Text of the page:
Nordan’s Wolf Whistle should be considered required reading.  It is a fictional telling of the Emmett Till murder (a black boy’s death that would shock and burden a nation—Mrs. Till insisted that her son’s casket be open for viewing and with that Ebony Magazine used their cover page to document this atrocity with a photograph of Emmett’s battered face laid to rest).  Effortlessly this lyrical novel shifts from the hideous to hilarious, albeit a nervous laughter since the dark humor was threaded awfully close to the tragic and deeply disturbing violence of racism.
I remember one morning at CC’s Coffee Shop my girlfriend and I were talking about books and writing when I showed her the novel I was not going to finish reading—Wolf Whistle.  “It’s just too disturbing, but wait let me read this one passage.”  And there I sat reading aloud one paragraph after another.  The sheer magic Nordan could invoke from deep in the Delta and along the muddy roads where his characters struggled and salvaged through life was utterly compelling.  After reading my highlighted passages to her I realized I had to finish this book, no matter how perturbing it might be. 
“When I was little I would think of ways to kill my daddy”—were the first words I remember hearing from Kaye Gibbons.  She too was one of the Festival’s repeat guest panelists.  I believe it was a panel titled Southern Gothic—Is it Real?  Well with an opening line like hers I’d say hell yeah.  Those thoughts were from Ellen Foster the heroine of the novel bearing her name.  We learn quickly that this child is no more a murderer than you –except Kaye Gibbons speaks it with such a matter-of-fact complicity that you stare open-mouthed for a second.  Her dry dark humor told me that I had to read everything she’d ever written.  Her Ellen Foster would become my contemporary To Kill a Mockingbird and this child would win my heart just as Scout, Jem and Atticus did. 
Southern stories, like those of Gibbons and Nordan, are flavored with the elements of gothic—a darkness that permeates much southern literature.  Is this the South or simply the human condition?  I am reminded of a dark bitter chocolate ice cream infused with hot peppers.  First you taste sweetness but then the darkness brings on the bite and from behind you are hit--half expecting, half lost in the sweet--with pure heat.  You are a bit put off at first but then you realize the elements are mixed and there is no separating them.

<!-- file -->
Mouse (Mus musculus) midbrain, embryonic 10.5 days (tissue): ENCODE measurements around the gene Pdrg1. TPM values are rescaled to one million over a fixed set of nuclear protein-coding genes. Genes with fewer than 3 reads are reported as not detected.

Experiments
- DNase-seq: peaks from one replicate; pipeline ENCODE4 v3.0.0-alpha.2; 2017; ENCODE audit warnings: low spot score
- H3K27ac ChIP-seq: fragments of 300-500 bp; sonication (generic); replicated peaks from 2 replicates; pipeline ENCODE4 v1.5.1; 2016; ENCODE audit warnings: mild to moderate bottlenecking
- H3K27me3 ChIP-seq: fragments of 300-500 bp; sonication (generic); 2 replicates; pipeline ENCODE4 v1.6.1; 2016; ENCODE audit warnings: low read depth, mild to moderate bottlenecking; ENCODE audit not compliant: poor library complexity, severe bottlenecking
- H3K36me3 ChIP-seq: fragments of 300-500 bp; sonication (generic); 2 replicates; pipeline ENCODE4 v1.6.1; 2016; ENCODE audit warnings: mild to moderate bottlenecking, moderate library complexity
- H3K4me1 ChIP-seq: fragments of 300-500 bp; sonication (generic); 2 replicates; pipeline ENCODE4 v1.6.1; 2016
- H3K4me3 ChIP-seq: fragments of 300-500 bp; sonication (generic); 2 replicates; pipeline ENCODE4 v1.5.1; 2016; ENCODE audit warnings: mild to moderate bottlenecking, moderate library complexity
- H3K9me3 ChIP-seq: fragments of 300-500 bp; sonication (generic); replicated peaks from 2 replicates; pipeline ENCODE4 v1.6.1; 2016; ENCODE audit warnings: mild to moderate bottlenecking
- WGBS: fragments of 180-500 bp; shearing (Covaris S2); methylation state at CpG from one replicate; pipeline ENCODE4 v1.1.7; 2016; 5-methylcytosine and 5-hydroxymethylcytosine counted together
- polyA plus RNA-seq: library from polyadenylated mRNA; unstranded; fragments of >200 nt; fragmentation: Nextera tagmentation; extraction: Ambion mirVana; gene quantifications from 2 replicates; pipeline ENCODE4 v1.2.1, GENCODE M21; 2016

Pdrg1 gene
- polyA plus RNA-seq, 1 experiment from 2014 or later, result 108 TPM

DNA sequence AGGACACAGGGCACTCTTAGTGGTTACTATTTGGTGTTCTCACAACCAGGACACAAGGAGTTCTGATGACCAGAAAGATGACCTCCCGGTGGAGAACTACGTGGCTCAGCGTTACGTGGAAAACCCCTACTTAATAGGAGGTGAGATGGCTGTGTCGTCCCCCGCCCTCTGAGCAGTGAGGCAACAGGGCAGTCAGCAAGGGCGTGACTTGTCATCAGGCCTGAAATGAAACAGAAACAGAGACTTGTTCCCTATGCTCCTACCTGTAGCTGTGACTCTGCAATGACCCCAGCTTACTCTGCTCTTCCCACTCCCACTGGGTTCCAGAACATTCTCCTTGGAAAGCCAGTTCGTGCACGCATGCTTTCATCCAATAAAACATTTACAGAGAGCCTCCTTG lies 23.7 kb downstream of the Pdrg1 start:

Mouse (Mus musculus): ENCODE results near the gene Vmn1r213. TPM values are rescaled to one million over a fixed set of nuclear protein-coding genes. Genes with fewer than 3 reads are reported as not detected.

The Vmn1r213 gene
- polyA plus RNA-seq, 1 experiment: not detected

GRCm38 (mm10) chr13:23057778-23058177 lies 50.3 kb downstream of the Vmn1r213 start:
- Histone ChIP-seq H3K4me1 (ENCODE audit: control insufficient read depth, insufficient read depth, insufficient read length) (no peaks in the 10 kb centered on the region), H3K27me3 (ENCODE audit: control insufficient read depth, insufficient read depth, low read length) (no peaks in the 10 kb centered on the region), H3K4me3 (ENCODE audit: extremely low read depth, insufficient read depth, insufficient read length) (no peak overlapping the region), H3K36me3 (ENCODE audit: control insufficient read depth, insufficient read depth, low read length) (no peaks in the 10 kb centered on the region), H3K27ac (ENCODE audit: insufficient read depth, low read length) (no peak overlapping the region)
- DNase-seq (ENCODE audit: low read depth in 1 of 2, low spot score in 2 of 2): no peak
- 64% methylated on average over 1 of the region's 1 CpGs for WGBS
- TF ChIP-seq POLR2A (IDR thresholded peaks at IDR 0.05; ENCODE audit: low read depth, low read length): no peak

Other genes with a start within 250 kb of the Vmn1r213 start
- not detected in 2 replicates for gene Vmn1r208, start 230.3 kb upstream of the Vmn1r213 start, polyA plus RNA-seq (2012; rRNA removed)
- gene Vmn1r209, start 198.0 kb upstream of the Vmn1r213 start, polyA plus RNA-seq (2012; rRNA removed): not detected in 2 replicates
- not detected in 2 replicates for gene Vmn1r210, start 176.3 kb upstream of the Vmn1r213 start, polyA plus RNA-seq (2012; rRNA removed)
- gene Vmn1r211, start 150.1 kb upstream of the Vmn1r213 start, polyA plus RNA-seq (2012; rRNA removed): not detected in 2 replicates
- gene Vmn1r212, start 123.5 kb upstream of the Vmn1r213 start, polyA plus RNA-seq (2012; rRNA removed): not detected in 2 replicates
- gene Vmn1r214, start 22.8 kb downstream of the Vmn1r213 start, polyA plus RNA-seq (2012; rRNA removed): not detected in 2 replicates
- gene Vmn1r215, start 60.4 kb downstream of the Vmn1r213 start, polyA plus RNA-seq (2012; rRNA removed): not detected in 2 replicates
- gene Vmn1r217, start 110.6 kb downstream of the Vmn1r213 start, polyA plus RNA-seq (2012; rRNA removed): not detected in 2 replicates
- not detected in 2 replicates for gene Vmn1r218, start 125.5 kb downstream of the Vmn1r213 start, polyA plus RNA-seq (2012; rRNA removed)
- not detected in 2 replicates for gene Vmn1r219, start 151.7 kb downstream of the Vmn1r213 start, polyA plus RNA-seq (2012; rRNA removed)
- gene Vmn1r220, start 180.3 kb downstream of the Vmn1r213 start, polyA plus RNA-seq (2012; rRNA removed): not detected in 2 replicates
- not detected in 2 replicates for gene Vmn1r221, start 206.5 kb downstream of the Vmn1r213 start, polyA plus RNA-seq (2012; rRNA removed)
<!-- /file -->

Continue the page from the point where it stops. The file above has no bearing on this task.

I hope to be in the audience of Ms. Gibbons again and to thank her for her work.  And I am glad to have walked barefoot in Buddy’s hometown—well worth the drive.
Lewis Nordan, Writer Who Spun Lyrical Tales, Dies at 72—The New York Times 2012.  

Katrina Twelve Years Later

Twelve Years Later
 Debbie Lindsey

            Every day I pass her signature, stubborn and indelible, an autograph deeply imprinted from the added force of incompetence and malfeasance.  Katrina the hurricane, not The Flood, seemed to be saving her brute force for others and would have made her debut in New Orleans somewhat unremarkable if only the levees had done their job.  But they didn’t and I am reminded of this when I walk next to the three foot plus water line that remains on the glass door and its curtain that has hung stained since that August day.
            Every year, the anniversary of Katrina and the levee failures is met with diametrically opposing emotions and attitudes.  There are those who choose not to dwell on it and those (like me) who have trouble letting it go.  Some lives were damaged beyond repair and others whose lives were lifted up.  “Survivor guilt” is felt, to varying degrees, by those who lived on the sliver by the river and escaped the waters.  But no one, absolutely no one, was spared the pain.  And there is the collateral damage to families and friends who sat helplessly watching it unfold on televisions across the world.  Sometimes I think my sister, high and dry in Birmingham, was more frightened than we were here in the midst of it all.
            You learn quickly who simply can’t talk about it and respectfully change conversational course; but, most folks seem inclined to swap “war stories”.  Yes, it can be equated to having gone through combat and surviving in a war zone. As with war veterans, there is often that bonding, the camaraderie of commiseration that comes from shared dangers and the experiences of living through something historical.   And historical it was.